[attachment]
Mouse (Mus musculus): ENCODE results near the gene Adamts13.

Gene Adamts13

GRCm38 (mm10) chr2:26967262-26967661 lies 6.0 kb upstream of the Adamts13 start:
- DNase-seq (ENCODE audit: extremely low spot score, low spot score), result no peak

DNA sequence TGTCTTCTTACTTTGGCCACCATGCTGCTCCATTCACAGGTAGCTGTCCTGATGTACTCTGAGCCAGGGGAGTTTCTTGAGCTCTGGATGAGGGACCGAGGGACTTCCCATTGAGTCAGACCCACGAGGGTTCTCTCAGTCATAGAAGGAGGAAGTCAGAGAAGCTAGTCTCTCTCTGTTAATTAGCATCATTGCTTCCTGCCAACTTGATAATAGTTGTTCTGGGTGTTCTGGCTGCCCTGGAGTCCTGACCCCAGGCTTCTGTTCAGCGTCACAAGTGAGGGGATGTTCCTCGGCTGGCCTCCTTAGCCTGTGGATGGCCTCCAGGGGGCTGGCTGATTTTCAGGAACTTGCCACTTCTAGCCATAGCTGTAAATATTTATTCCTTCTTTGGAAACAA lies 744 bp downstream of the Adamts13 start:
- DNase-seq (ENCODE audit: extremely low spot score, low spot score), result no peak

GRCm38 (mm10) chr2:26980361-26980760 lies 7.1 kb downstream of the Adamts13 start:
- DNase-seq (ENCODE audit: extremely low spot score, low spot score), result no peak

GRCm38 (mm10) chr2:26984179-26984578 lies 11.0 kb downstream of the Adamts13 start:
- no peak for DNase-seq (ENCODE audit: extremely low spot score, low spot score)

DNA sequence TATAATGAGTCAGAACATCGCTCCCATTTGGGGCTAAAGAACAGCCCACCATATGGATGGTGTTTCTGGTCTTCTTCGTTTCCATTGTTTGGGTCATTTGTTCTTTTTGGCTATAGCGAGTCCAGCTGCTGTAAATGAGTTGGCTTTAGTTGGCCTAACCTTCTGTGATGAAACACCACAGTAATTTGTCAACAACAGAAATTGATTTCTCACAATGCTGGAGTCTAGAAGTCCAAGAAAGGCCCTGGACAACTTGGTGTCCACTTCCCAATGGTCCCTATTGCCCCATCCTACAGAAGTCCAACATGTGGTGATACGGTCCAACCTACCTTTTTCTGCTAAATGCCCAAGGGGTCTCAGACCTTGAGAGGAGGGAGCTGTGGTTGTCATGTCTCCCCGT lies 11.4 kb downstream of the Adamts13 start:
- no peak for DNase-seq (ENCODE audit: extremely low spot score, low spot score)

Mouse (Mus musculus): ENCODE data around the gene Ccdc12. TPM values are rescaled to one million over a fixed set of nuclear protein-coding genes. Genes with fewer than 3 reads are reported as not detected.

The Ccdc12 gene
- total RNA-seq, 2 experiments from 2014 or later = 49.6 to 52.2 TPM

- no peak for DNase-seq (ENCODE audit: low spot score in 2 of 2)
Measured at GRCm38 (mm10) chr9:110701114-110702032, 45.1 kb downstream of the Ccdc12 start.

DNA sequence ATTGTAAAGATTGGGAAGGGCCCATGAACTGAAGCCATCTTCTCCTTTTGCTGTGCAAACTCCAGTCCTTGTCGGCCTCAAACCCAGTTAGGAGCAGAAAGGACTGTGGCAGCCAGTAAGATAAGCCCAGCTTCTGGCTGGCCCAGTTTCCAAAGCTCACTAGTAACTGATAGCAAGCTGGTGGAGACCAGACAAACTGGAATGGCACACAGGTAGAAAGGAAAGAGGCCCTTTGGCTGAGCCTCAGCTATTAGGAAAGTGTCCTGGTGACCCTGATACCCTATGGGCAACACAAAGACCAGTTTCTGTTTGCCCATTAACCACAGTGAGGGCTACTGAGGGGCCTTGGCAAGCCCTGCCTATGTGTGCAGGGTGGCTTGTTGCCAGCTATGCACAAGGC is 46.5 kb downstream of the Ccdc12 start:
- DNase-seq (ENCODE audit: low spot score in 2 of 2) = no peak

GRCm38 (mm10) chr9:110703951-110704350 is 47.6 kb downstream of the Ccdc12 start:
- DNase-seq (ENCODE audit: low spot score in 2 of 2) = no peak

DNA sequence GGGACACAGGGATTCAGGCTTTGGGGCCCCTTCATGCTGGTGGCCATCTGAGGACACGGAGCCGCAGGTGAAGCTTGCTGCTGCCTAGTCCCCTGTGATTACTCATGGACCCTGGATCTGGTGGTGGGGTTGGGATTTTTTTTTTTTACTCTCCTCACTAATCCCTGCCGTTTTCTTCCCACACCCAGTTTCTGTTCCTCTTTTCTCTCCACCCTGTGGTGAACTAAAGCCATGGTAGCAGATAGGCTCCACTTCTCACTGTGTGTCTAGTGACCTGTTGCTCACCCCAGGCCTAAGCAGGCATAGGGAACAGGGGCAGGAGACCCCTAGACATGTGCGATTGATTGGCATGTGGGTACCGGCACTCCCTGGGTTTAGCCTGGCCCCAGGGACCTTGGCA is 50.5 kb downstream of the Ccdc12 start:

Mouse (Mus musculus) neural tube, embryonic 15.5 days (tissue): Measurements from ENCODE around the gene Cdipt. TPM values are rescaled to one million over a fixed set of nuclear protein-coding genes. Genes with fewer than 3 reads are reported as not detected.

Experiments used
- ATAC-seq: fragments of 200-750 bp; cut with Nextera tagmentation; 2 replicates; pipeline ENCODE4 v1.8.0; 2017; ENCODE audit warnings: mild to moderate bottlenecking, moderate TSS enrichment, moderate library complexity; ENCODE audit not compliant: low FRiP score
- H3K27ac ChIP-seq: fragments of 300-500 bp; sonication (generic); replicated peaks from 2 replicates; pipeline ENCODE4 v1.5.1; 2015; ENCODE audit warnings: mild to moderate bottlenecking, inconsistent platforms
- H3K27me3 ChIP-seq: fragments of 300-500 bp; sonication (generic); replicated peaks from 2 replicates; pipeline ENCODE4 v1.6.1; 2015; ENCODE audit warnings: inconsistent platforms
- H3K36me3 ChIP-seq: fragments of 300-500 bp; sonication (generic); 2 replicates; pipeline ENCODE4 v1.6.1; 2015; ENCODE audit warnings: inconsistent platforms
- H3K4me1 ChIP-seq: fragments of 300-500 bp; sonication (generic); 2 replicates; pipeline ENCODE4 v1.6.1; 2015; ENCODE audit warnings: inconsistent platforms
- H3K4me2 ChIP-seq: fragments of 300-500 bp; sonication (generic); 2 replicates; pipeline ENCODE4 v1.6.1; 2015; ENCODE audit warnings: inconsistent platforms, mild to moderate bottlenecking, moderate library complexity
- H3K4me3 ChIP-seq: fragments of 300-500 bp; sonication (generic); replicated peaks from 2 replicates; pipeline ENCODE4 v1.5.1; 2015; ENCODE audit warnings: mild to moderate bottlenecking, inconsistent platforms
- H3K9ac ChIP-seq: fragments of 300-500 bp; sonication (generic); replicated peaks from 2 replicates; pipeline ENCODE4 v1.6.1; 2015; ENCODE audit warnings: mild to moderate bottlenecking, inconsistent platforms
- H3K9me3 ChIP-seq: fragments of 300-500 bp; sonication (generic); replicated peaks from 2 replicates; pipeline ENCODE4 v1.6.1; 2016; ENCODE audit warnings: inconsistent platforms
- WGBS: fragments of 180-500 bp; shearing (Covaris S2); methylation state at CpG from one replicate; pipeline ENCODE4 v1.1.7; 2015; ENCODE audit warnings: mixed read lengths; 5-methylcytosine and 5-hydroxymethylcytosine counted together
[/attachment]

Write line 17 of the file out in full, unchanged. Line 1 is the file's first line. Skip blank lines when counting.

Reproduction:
Measured at GRCm38 (mm10) chr9:110701114-110702032, 45.1 kb downstream of the Ccdc12 start.